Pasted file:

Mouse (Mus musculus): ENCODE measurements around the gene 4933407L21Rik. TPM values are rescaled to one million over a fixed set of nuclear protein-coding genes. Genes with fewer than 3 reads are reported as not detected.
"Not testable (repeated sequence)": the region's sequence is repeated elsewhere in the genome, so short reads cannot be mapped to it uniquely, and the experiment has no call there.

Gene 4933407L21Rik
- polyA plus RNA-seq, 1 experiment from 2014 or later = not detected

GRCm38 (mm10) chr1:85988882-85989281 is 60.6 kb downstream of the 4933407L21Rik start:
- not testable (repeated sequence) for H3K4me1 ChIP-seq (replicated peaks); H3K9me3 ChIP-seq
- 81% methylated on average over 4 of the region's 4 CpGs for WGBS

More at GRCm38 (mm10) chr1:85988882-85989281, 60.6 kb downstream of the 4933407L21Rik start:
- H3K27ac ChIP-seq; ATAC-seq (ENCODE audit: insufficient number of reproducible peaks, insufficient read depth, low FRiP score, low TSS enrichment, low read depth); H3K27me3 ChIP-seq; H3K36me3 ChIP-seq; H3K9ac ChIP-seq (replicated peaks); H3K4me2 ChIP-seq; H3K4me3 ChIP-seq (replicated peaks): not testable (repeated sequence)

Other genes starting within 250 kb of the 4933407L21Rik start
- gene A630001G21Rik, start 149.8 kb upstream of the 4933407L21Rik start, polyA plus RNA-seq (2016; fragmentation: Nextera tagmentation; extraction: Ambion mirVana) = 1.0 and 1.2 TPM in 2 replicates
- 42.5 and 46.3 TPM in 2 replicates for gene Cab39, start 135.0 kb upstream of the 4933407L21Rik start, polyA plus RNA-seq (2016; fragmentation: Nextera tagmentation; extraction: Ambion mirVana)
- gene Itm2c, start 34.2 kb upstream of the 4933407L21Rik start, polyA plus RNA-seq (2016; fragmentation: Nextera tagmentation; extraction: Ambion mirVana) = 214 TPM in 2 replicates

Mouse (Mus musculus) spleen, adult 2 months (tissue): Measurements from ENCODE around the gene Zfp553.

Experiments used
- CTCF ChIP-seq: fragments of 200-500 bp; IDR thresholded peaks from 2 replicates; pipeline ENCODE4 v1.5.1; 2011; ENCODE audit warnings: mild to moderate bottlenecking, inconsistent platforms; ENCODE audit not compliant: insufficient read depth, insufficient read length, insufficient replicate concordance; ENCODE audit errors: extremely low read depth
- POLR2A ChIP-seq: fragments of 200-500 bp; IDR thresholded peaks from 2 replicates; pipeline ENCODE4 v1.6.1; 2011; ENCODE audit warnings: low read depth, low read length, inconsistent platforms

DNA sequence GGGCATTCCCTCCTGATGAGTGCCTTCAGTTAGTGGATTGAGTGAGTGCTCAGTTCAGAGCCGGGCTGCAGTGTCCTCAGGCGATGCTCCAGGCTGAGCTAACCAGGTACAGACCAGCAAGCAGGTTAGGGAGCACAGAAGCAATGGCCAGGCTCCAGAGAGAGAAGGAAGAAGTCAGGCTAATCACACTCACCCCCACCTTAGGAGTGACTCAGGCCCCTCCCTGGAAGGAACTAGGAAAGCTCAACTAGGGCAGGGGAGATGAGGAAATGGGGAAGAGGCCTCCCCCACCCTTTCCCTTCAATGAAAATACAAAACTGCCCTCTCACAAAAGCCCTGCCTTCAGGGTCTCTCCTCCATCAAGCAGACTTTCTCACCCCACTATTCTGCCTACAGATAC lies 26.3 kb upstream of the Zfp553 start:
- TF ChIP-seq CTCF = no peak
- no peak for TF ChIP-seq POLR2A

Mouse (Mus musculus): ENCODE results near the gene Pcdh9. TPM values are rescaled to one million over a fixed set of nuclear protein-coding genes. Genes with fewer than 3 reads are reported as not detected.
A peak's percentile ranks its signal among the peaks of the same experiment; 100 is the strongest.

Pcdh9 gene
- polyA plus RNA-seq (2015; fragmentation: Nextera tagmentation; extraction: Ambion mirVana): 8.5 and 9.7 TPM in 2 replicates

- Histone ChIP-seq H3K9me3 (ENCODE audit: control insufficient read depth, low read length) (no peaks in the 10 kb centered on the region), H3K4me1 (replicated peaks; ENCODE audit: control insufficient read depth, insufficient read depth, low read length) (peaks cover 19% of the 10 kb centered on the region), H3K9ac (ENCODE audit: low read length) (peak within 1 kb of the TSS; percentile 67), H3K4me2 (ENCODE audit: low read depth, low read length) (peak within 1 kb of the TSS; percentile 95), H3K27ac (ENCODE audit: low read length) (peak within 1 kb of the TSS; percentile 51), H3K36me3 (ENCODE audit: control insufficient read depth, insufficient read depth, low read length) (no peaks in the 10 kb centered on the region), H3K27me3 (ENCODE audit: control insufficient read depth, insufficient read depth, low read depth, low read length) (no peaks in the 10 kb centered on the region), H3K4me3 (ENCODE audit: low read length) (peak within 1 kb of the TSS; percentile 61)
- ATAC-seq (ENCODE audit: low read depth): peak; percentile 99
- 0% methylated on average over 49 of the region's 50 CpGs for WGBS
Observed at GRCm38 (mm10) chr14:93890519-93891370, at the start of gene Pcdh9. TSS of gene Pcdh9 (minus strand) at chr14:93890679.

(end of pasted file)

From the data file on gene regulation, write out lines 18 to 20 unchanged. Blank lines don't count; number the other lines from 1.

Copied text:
DNA sequence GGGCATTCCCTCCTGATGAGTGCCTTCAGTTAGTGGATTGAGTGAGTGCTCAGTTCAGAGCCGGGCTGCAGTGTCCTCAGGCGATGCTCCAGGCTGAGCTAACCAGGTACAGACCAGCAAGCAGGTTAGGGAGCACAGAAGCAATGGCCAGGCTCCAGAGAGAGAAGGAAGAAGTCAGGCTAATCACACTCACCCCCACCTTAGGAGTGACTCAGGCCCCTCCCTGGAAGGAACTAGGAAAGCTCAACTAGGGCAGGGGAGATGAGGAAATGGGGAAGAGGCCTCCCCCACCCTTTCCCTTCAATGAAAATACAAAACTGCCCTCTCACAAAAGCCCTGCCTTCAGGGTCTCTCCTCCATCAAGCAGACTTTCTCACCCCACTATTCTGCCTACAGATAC lies 26.3 kb upstream of the Zfp553 start:
- TF ChIP-seq CTCF = no peak
- no peak for TF ChIP-seq POLR2A